Since the pandemic began, fulfilling my extrovert desire to be around people all the time has been challenging. Thankfully, we live in modern times, where connecting, networking, and building relationships can happen with the click of a button. As quickly as I pivoted from in-person to remote research and conversations, I also pivoted from in-person, out-in-the-world to remote encounters. Neither are new or foreign; what’s different is our collective reliance on them.
Webinars and virtual conferences have become my now networks, social media and referrals my new airplane seats. Every call, video chat, and socially distant outdoor meeting is a metaphorical happy hour to me. Every connection I make and conversation I have is a reminder of how much we learn and receive from each other. Here’s what I’ve (re)learned about how to stay connected from a distance:
Forget what your mother told you, talk to strangers
That’s what I say. There are three other voices in my head that are asking to be heard as well. The first is my father, who is reminding me of one of his favorite lines: Safety first. He lived by that motto until he died. He had seat belts installed in his Ford station wagon in the 1950s before they were standard issue. There’s also the Executive Director of my children’s day care center, who educated generations of families to recognize and respect the uh-oh feeling – what, as adults, we refer to as gut instinct or intuition. The third voice is the Irish poet William Butler Yeats who said, “There are no strangers here. Only friends you haven’t met yet.”
Ask and accept
Another one of my father’s favorite sayings was. “Ask. The worst they can say is no.” What I’ve learned by inviting people to have a call is that the majority – over 90% – say yes. Try it yourself. Expect a yes. And when you’re invited, say yes. Am I hearing your voice now? Are you saying, ‘What are we going to talk about?’ ‘I have nothing to say.’ ‘I’m an introvert – I don’t do this.’ ‘Easy for you to say – you like doing this.’ Well, I’m here to assure you introverts do this too. Especially when it’s a one-on-one conversation, introverts shine. I know an introverted young man who was contacted by a recruiter. He took the call and quickly realized the job wasn’t right for him. The conversation took a more general direction after that, asking each other about where they live and how they are doing during the pandemic, which led to a conversation about location, working from home vs. commuting, and a new friendship. That’s how this works: We show up interested in learning something from each other, ask a question or two to get the conversation started, and the course of the conversation takes on a life of its own. Will the recruiter help him find the right job? Maybe. Will the introvert help the recruiter fill jobs? Maybe. Do they both feel good about the conversation, themselves, and knowing each other? Definitely yes.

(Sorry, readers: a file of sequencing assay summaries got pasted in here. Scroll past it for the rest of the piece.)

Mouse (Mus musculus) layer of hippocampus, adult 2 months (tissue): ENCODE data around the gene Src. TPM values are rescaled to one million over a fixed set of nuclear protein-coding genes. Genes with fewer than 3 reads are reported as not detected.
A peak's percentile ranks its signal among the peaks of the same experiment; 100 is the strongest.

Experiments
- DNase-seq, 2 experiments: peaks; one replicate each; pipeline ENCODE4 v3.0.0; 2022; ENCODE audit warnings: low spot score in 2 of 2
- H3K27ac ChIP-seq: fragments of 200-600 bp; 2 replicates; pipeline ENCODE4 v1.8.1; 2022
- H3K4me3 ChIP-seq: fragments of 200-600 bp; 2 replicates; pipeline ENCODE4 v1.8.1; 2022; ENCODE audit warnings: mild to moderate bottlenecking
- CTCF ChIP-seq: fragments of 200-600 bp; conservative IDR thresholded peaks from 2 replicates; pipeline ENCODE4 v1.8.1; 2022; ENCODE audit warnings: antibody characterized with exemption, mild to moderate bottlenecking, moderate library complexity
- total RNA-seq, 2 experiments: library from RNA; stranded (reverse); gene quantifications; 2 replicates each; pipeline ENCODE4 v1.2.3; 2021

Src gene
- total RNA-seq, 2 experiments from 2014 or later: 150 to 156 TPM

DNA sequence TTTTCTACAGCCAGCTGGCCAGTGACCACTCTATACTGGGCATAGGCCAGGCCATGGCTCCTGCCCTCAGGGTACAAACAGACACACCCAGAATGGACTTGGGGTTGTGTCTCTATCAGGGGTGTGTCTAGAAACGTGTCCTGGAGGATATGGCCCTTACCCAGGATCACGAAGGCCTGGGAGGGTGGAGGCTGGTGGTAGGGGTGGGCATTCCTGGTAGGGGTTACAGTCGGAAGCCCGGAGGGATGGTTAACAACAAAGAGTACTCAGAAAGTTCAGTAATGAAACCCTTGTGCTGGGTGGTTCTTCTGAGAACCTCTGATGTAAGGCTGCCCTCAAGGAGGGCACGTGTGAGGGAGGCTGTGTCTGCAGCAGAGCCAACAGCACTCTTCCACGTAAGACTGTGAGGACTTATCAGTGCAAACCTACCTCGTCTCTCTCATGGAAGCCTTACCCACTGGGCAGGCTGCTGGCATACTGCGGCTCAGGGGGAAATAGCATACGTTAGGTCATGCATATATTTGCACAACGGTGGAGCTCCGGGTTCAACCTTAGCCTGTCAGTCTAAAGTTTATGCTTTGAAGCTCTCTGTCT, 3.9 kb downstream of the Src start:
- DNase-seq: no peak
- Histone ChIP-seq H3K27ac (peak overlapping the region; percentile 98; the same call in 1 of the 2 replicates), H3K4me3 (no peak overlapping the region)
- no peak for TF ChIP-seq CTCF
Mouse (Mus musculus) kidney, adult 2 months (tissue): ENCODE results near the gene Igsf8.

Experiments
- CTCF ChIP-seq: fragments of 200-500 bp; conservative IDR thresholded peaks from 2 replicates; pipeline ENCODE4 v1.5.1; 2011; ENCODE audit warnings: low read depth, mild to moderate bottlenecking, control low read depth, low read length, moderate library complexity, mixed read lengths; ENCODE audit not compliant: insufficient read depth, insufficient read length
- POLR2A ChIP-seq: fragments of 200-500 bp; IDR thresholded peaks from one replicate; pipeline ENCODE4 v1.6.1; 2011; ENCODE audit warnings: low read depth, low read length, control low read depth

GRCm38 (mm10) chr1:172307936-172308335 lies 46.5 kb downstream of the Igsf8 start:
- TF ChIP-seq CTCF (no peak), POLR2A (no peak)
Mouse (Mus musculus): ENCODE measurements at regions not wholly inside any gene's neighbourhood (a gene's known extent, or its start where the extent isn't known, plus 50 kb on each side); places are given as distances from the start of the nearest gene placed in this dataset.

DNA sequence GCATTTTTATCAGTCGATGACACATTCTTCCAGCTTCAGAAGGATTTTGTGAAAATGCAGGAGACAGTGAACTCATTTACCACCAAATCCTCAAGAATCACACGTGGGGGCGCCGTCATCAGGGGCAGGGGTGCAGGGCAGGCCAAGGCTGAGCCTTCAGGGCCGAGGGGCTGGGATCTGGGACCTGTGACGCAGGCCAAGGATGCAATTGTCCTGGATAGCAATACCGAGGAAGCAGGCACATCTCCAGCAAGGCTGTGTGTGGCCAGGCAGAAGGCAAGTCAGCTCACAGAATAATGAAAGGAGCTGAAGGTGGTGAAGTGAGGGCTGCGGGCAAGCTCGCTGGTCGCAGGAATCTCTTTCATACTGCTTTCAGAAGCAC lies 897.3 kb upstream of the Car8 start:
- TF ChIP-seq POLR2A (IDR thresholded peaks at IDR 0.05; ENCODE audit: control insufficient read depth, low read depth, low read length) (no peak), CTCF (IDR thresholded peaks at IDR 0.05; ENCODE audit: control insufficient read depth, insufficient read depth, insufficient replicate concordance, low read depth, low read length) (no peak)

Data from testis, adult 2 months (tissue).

Exchange puzzle pieces
The Holy Intimacy of Strangers, by Sarah York is one of my favorite books. In her book, York talks about how often we exchange puzzle pieces with strangers we meet – we have some of theirs, they have some of ours. A business idea. A book they’d enjoy. A person they should meet. Sometimes the puzzle piece comes after the conversation. A few weeks ago, I was having a conversation with a friend who is starting a new business, and although I didn’t have a puzzle piece to share at the time, I knew I would. Five days later his puzzle piece arrived in an email that I would not otherwise have read, but the subject line was practically screaming, ‘This one’s for Steve – open it.‘
Tell, don’t sell
We ask and we say yes because something feels right. We have a good feeling about the other person. We share an interest. We have a friend, school, company, or passion in common. We’re curious. We may be able to help each other. We may already know we have their puzzle piece, or that they have ours. Before you extend the invitation, say it out loud. See how it sounds and feels to you as the recipient. Edit it until it sounds right, and you feel good about it. Making a good first impression is how doors get open and invitations are accepted. The most recent conversation I had was with someone who reached out to me on LinkedIn, looking to network. Rather than sell me, he introduced himself and used common interests as our connection to get the conversation started. When you ask to connect and talk, don’t sell. We are not hardwired to be sold. But we are hardwired to buy. Be prepared to talk about your business, your search, your need. Many of us take calls because we are looking for help, for a solution, for a new approach.
Practice the art of conversation
We all need more practice in the art of conversation. Have more conversations. Initiate them and accept them. The more we practice, the more we learn and the easier and more natural it becomes. We learn about our beliefs, fears, and expectations. We learn to listen better and to open our hearts and minds. Through dialogue, we discover the power of conversation, connection, and community.
Thank you to everyone who has invited me to connect and has accepted my invitation to speak, especially the former “strangers.”
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